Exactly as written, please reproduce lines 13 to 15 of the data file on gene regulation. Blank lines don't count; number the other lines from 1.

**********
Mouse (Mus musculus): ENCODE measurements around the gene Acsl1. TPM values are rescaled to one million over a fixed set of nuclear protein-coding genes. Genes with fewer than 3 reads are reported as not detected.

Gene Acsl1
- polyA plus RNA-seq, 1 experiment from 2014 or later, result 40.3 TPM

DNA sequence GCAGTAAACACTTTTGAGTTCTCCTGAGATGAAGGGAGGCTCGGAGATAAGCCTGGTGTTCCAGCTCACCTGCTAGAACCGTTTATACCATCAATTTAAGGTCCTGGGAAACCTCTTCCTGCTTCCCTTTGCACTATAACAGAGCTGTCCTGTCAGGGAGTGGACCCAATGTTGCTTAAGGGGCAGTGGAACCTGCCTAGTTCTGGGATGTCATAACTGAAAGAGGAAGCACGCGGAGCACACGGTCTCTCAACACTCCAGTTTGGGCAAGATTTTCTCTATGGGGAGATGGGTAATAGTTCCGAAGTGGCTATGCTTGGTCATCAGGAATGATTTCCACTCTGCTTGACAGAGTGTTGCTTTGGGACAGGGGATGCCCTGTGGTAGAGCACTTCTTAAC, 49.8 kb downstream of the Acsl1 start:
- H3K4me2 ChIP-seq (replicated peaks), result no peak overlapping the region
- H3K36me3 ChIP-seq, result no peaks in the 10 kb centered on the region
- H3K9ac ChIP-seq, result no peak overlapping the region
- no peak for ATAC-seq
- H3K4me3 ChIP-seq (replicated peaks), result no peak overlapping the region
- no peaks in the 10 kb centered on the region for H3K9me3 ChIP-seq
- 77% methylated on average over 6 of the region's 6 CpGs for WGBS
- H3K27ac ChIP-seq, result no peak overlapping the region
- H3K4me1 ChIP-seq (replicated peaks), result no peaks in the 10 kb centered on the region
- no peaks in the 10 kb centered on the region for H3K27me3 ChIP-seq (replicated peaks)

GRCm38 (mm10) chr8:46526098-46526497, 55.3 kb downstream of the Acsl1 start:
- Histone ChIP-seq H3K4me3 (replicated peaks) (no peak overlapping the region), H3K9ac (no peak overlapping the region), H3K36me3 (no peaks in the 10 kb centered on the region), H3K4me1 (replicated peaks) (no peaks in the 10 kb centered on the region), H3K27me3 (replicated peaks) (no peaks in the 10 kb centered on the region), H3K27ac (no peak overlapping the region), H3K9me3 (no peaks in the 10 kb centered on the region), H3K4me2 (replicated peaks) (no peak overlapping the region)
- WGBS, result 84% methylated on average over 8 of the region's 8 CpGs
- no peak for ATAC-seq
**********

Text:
- H3K4me1 ChIP-seq (replicated peaks), result no peaks in the 10 kb centered on the region
- no peaks in the 10 kb centered on the region for H3K27me3 ChIP-seq (replicated peaks)

GRCm38 (mm10) chr8:46526098-46526497, 55.3 kb downstream of the Acsl1 start: